Vision, The Raison D’Etre of Leadership

Vision, the Raison D’Etre of Leadership

Every Spring I plant a garden. It never turns out quite like I expected. The environment in which plants grow and thrive are met with many variables. Sometimes my best efforts become limited by abundance or scarcity of rain, time, health and schedule. Regardless of the outcome, gardening takes vision. The plot needs to be prepared for the plants you will grow. Your garden needs to be tended with love and consistent effort to keep weeds at bay. At the end of the season, if you are planning to do it again, your vision might be modified appropriately.

General Principles of Sowing and Reaping:

Leadership is like a garden. The ground needs to be prepared, seeds need to be sown, plants need to be nurtured and weeds need to be pulled. Sometimes plants need to be staked and most of all, they need to be watered.

Early seeds of leadership take root and sprout where you spend most of your time as a child. For home schooled kids, it is in the home. For kids in school, it is the school environment. Most home schoolers believe in some measure of scheduling. They might try to have their schedules run exactly as the schedule in the regular school system, or they may have a looser structure based on their unique situations. I had the best of both worlds. I was planted in a home of 15 kids, with 12 of us living at home at any given point in time.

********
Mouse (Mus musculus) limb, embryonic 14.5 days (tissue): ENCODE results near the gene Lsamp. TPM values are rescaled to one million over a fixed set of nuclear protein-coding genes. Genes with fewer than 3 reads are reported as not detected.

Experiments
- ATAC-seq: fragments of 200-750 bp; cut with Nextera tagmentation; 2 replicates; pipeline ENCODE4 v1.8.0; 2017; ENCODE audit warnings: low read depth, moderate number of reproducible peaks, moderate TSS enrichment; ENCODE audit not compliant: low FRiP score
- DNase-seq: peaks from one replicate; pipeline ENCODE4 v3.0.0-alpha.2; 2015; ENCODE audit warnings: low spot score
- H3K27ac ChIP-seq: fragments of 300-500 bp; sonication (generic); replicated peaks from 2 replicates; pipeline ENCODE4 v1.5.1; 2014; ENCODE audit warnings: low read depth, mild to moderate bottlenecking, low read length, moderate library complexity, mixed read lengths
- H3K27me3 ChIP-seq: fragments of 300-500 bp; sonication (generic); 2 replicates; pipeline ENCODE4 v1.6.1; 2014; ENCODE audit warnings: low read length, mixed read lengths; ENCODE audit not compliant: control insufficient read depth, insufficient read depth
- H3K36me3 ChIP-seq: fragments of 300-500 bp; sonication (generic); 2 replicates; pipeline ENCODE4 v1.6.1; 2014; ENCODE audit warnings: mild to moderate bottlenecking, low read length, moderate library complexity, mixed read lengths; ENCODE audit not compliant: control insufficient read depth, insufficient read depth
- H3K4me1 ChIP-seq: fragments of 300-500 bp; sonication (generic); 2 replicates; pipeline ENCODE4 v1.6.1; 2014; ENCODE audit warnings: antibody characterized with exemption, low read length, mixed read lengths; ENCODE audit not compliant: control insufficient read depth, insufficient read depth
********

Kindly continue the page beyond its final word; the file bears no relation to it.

When my Mom began teaching her kindergarten-aged kids to bring order out of chaos, the neighbours asked to send their kids too. Thus was born our own kindergarten school. Without some kind of a general schedule and system to guide her daily life, she might have gone to an earlier grave (she died at 73). For the kindergarten to work, she needed to operate within our unique situation and without a rigid schedule.

When I was 6, I went to a Christian Primary school. My Christian education continued into high school. For me, the seeds of order, discipline, structure, team-work, expectations of excellence, respect, diligence, trust, and service were planted and watered at home and at school.

The Home as Garden:

At home, we were all roused from sleep at 6 am for family prayer time. We each had chores to do before going off to school – making trips to the communal water pipe to fill barrels, wash-tubs and buckets with water. That allowed us to have baths before school, and my Mom to have enough water to scrub laundry and cook meals before we returned from school. The process was repeated in the evening to replenish our water supplies.  This taught us service, diligence, dependability, discipline and order. We also had to make beds, sweep floors, clear/ wash dishes and get dressed into uniforms pertinent to our different schools. The structure did not run perfectly but that was the general idea.